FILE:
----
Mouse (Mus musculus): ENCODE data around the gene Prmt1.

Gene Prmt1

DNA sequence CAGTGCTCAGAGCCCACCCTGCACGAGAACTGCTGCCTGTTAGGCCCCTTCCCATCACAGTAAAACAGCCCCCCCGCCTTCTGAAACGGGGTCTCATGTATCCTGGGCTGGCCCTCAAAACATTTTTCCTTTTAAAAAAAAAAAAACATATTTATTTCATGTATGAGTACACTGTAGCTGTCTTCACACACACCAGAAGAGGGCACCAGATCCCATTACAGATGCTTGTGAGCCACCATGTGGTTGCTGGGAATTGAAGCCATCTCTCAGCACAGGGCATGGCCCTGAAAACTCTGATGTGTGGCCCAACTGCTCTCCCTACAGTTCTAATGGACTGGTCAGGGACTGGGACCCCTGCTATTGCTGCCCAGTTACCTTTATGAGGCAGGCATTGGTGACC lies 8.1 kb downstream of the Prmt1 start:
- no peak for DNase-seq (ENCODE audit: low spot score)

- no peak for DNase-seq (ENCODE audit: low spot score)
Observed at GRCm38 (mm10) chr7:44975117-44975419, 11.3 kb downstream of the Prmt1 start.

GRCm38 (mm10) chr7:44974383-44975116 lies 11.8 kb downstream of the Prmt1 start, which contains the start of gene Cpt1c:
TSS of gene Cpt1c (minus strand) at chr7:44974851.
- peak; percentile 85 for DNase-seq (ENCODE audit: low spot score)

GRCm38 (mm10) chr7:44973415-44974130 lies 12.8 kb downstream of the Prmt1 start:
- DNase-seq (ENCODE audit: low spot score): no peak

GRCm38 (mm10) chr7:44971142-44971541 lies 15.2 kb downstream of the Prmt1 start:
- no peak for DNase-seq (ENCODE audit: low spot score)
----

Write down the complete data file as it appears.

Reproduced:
Mouse (Mus musculus): ENCODE data around the gene Prmt1.

Gene Prmt1

DNA sequence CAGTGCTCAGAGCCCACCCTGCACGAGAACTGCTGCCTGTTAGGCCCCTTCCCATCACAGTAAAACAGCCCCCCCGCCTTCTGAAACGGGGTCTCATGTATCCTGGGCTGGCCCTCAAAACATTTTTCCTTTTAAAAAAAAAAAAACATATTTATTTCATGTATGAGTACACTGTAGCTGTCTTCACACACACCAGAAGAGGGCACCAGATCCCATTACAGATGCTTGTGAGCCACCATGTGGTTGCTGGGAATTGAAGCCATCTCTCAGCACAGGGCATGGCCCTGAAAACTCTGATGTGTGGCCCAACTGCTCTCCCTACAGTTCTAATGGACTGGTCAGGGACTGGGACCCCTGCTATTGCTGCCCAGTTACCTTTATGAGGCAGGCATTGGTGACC lies 8.1 kb downstream of the Prmt1 start:
- no peak for DNase-seq (ENCODE audit: low spot score)

- no peak for DNase-seq (ENCODE audit: low spot score)
Observed at GRCm38 (mm10) chr7:44975117-44975419, 11.3 kb downstream of the Prmt1 start.

GRCm38 (mm10) chr7:44974383-44975116 lies 11.8 kb downstream of the Prmt1 start, which contains the start of gene Cpt1c:
TSS of gene Cpt1c (minus strand) at chr7:44974851.
- peak; percentile 85 for DNase-seq (ENCODE audit: low spot score)

GRCm38 (mm10) chr7:44973415-44974130 lies 12.8 kb downstream of the Prmt1 start:
- DNase-seq (ENCODE audit: low spot score): no peak

GRCm38 (mm10) chr7:44971142-44971541 lies 15.2 kb downstream of the Prmt1 start:
- no peak for DNase-seq (ENCODE audit: low spot score)